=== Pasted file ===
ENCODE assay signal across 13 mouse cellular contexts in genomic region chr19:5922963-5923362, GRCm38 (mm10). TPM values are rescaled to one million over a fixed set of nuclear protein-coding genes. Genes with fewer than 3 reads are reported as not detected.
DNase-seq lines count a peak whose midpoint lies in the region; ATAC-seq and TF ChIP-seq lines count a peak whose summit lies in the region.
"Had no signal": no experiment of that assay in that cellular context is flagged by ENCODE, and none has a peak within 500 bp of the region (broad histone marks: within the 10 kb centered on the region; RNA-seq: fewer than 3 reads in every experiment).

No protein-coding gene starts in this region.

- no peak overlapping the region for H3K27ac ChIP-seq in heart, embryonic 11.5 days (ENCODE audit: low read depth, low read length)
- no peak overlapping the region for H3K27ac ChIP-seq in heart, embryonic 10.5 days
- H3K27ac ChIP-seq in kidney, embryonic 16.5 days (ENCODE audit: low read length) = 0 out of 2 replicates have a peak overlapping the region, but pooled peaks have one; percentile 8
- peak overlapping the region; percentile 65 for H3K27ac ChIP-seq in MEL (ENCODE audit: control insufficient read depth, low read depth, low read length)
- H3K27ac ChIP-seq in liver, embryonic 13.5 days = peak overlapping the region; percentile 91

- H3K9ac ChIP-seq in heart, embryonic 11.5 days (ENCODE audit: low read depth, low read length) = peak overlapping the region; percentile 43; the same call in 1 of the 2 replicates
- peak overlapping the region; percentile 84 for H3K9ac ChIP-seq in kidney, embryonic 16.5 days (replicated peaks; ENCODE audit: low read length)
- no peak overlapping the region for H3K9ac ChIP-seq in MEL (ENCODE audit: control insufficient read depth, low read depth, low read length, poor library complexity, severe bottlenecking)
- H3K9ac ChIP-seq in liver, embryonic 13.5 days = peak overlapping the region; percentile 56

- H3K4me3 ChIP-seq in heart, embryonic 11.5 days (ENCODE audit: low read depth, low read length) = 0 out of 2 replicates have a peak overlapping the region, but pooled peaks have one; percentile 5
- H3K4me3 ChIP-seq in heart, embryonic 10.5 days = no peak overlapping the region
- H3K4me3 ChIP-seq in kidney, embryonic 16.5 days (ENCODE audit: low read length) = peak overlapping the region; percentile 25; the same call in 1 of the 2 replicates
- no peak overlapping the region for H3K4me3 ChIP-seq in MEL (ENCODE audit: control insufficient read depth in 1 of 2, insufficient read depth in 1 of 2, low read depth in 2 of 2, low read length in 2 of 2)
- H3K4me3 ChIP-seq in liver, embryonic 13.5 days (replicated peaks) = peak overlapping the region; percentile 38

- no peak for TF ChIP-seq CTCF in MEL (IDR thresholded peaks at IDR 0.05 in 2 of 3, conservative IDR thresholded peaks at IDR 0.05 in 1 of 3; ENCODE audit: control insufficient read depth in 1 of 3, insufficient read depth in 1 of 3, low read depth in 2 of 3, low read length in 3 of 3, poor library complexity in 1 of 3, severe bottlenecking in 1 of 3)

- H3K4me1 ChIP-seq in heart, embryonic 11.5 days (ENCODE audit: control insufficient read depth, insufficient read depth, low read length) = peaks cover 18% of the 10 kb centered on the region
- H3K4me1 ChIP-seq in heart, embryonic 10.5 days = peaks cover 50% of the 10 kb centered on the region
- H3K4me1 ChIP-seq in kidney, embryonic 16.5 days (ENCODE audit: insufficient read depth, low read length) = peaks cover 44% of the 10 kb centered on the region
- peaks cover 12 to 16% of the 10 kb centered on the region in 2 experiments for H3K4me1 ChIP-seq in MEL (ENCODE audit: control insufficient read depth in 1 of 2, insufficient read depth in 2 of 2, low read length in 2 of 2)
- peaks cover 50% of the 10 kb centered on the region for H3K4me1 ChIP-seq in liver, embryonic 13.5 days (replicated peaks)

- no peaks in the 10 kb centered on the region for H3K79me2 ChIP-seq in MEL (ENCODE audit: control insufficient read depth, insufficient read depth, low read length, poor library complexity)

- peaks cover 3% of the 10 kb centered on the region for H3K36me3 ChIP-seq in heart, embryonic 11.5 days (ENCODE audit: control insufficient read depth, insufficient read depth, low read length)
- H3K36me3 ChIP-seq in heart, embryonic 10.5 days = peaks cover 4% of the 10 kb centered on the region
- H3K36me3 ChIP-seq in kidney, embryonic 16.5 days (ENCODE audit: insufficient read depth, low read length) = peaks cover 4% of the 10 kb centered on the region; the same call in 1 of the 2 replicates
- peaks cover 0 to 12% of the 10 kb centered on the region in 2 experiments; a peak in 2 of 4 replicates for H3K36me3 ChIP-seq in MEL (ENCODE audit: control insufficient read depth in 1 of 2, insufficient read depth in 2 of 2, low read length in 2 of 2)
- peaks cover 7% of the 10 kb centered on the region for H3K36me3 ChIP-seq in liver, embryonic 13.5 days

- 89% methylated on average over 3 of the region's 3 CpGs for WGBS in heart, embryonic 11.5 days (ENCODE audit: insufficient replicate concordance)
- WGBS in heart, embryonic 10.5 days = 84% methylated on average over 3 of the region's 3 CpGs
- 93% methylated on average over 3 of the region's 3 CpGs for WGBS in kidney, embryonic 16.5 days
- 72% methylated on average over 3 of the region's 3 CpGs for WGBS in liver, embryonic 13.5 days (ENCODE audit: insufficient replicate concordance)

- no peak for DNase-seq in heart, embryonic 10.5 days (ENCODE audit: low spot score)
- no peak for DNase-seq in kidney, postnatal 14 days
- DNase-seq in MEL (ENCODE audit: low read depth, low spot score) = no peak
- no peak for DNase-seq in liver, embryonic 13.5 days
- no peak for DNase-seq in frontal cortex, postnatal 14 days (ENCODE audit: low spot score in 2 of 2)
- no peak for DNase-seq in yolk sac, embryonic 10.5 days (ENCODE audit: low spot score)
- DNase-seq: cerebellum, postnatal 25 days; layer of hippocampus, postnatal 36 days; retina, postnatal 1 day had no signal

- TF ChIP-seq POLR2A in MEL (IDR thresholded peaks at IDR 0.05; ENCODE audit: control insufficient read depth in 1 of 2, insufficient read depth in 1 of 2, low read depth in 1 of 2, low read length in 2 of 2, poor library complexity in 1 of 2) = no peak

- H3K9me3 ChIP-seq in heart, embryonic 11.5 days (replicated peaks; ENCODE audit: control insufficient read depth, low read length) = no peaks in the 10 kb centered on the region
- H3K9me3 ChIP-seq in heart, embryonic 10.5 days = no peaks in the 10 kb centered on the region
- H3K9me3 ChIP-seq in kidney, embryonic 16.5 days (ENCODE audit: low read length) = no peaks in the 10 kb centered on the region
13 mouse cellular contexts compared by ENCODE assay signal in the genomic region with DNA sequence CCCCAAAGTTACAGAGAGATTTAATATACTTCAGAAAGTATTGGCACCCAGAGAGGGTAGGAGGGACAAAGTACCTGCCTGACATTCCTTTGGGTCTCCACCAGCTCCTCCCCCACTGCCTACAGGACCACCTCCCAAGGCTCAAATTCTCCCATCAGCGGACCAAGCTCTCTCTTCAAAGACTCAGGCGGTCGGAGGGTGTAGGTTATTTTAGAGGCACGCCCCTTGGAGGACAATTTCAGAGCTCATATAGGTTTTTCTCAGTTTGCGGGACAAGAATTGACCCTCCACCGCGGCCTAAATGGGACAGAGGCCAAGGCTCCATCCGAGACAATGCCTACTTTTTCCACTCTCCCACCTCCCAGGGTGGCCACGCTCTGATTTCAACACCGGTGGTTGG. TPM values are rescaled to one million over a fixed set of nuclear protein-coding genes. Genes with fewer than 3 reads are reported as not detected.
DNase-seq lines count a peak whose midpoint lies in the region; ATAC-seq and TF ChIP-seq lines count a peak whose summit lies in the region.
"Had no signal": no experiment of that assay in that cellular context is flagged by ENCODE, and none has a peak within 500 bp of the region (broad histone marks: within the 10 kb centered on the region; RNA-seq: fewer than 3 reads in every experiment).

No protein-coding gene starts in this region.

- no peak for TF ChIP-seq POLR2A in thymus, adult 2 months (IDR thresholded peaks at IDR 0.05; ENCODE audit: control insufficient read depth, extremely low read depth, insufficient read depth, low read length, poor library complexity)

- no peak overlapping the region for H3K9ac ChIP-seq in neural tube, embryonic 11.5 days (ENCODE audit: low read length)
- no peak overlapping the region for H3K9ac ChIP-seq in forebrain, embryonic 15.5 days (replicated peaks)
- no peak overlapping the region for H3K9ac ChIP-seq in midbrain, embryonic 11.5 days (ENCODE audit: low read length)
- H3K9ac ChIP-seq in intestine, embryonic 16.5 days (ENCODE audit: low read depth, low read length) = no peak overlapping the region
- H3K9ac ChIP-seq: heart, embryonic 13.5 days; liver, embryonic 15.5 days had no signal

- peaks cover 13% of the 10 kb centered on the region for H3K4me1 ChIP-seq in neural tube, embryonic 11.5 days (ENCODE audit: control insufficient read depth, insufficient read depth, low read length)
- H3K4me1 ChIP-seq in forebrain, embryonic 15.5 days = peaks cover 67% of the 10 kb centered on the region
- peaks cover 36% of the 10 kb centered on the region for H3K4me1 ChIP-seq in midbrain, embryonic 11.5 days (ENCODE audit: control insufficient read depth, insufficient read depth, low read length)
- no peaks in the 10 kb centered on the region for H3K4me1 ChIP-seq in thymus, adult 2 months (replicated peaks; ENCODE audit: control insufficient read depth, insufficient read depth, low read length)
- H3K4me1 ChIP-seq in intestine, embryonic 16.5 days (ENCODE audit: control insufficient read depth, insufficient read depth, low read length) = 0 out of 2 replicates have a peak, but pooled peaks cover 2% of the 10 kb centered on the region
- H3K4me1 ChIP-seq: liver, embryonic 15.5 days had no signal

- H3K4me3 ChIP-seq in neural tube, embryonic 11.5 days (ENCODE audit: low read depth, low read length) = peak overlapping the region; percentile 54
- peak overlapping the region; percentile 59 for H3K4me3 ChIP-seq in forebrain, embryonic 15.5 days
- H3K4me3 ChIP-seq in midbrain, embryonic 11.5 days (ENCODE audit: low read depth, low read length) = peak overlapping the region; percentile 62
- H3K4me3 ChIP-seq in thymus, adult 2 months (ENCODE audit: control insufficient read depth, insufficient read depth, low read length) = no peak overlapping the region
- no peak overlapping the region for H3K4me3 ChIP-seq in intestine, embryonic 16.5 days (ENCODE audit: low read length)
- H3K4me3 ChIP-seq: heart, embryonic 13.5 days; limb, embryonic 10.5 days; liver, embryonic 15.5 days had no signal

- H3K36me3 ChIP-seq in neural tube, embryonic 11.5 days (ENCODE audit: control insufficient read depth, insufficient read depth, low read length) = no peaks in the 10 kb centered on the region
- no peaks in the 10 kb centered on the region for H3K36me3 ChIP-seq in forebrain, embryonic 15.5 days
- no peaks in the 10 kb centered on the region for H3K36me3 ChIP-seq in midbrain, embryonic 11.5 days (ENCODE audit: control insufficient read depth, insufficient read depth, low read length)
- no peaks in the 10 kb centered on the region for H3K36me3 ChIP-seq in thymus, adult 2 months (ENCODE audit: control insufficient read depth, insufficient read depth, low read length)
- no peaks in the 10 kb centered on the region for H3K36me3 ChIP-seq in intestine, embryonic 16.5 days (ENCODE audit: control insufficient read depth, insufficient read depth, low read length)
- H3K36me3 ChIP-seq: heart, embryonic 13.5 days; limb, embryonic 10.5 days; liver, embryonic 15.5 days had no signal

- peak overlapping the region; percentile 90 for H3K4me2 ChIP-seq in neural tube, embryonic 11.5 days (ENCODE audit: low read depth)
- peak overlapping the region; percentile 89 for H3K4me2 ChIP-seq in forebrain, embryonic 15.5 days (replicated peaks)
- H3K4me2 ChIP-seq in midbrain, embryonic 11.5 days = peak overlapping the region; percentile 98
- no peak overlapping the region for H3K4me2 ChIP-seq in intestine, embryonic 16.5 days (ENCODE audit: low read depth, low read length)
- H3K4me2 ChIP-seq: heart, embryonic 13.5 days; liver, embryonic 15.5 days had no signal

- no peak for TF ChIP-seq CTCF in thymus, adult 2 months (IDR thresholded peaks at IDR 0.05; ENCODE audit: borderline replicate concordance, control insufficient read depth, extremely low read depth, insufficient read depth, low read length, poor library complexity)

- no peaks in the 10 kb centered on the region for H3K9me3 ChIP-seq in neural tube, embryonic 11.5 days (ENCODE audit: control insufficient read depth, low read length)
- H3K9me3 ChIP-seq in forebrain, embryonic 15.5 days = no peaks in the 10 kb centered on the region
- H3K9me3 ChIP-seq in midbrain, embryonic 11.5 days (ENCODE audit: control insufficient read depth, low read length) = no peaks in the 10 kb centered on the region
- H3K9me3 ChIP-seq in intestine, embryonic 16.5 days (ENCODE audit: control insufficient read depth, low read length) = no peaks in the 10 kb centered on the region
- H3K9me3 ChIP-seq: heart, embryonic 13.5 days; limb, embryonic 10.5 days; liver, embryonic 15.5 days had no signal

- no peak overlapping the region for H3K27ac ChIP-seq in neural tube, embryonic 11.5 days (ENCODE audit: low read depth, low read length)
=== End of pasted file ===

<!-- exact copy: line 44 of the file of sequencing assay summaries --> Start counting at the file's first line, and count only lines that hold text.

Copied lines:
- H3K9me3 ChIP-seq in heart, embryonic 10.5 days = no peaks in the 10 kb centered on the region